Dr. Arnold Cook

Guest Contributions



Human Lostness: Remembering Those For Whom No Table Has Yet Been Set

Dr. Arnold L. Cook

This message has been transcribed and edited from a recorded sermon.

Copyright © 1994 by Christian Publications
Camp Hill, Pennsylvania
ISBN: 0-87509-563-1

All rights reserved. No portion of this book may be reproduced in any form without the written permission of the publisher.

Printed in the United States of America.

Scripture taken from the HOLY BIBLE: NEW INTERNATIONAL VERSION. Copyright © 1973, 1978, 1984 by the International Bible Society. Used by permission of Zondervan Bible Publishers.

Camp Hill, Pennsylvania 17011

Whenever the late Einar Mickelson, veteran Alliance missionary to Indonesia, presided at a Communion service, he prayed an unvarying prayer: "Lord, today we remember those for whom no table has yet been set."

Einar Mickelson had a great heart for the lost.

The Communion service should be a time for remembering not only Jesus' atoning crucifixion but those who are yet unreached. When we look at the Lord's table through Matthew's eyes, we read:

Then he took the cup, gave thanks and offered it to them, saying, "Drink from it, all of you. This is my blood of the covenant, which is poured out for many" - note those words "for many" - "for the forgiveness of sins" (26:27-28).

Or read in John 17 Jesus' high-priestly prayer following the Last Supper. First He prayed for His disciples (17:1-19). Then abruptly He refocused His praying: "My prayer is not for them alone. I pray also for those who will believe in me through their message" (17:20). Jesus had in mind the yet unreached.

I'll never forget Marilyn Laslow, a Wycliffe translator working in Papua New Guinea. Speaking at an Urbana missionary conference, she told about a group of men coming from a distant village upriver from where she worked. They urged her to send some workers to their village because they wanted to know about this Jesus.

"We really can't do it," Marilyn explained. "There's no one to send."

But the men insisted, and finally, after some months, a group of workers did visit them. As they walked through the village with the people, they were surprised to see a church.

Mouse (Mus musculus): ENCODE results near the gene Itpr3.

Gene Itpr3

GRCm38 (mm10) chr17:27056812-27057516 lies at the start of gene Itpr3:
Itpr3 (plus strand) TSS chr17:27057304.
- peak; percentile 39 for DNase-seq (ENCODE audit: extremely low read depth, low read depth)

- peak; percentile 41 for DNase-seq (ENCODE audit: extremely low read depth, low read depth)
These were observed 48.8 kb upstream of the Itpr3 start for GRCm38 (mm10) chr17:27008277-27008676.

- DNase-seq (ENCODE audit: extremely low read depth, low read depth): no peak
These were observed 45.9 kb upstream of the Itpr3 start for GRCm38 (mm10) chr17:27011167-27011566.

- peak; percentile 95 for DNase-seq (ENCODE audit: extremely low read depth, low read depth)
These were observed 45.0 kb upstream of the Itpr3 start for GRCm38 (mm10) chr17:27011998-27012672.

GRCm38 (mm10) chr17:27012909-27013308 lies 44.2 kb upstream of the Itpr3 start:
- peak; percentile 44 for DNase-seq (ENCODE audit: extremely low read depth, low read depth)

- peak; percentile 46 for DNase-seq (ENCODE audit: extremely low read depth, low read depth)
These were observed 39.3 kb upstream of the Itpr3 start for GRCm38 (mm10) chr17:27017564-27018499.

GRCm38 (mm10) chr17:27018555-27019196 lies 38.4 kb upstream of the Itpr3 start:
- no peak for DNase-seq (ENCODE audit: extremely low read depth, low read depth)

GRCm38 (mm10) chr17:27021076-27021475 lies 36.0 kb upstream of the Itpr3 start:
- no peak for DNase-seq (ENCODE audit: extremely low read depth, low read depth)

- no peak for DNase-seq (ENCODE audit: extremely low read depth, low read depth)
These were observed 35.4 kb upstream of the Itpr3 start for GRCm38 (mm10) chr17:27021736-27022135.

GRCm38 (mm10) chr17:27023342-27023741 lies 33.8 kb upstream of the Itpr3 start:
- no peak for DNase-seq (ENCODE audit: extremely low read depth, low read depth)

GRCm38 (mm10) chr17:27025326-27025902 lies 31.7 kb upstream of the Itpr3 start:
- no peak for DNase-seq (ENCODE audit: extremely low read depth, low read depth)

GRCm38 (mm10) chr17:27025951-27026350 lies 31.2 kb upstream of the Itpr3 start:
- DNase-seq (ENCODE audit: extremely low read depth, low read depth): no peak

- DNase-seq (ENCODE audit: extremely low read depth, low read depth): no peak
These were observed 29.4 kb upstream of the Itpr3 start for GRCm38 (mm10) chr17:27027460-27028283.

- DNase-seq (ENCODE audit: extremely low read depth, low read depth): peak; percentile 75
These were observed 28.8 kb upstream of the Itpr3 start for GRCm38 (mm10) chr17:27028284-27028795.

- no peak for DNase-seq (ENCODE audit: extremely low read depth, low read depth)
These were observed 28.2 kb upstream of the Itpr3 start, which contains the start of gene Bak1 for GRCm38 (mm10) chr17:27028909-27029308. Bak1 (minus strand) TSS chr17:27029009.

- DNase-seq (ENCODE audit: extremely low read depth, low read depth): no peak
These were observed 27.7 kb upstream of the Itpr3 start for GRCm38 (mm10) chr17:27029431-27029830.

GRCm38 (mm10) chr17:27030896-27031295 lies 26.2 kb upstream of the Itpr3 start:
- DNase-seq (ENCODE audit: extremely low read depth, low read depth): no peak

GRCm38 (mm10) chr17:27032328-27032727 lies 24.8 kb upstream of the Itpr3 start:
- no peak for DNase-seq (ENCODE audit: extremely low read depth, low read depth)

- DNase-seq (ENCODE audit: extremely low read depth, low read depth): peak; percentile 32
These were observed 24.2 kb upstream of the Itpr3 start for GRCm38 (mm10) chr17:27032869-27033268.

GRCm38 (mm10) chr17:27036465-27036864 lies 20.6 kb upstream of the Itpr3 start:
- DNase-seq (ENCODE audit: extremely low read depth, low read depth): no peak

"What is this church building all about?" the workers inquired. "We didn't think you knew anything about the gospel or Jesus."

"We don't," the villagers answered. "But we have seen that you have these buildings in your villages, and so we built one while we were waiting."

No Macedonian Call

Those upriver villagers in Papua New Guinea were some of the ones Jesus had in mind when He spoke of His "blood. . . poured out for many." When He prayed for those who would believe in Him through the message of His disciples, He was thinking of the yet unreached, including us. We in the West can thank God that Paul responded willingly to the Macedonian call that redirected him from Asia to Europe (Acts 16).

Thomas Wang, a key leader of the Chinese churches around the world, has commented on this passage: "It was in God's providence that He led Paul at that point into Europe and not Asia." He said, "We Asians have not always been entrepreneurs. The Europeans were. We would have kept the gospel to ourselves."

An Italian adventurer, Cristopher Columbus, embarked in a small wooden boat in search of an alternate passage to India and discovered the new world. Entrepreneurs took the gospel to Europe - and the Americas - first, not to Asia. Then God used part of the Western world to take the gospel to the Eastern world. As Jesus prayed for us, so He is praying for those today who are yet waiting for a table to be set.

Those of us who are involved in the church's worldwide mission through our prayers, personnel and money need to be aware of new issues confronting us.

These are issues related to missions that, if not addressed, will mean the loss of some basic truths at the very core of missions and evangelism.

Theological Drift

I refer to a theological drift taking place in evangelical circles that has the potential of taking the very heart out of Christology and, consequently, destroying the heart-beat of evangelism and missions.

Take as a prime example the lostness of humankind, a terrible truth. You can't get to it through logic, through deduction; you can't get to it through academics. Louis L. King expressed it well, "The lostness of mankind is a revelation of God, and it is an article of faith. We accept it. We can't understand it, but we accept it as one of those terrible truths that God has revealed to us."

Let me pose two questions to you. Answer them in your own heart and mind. These address the two critical issues on this subject: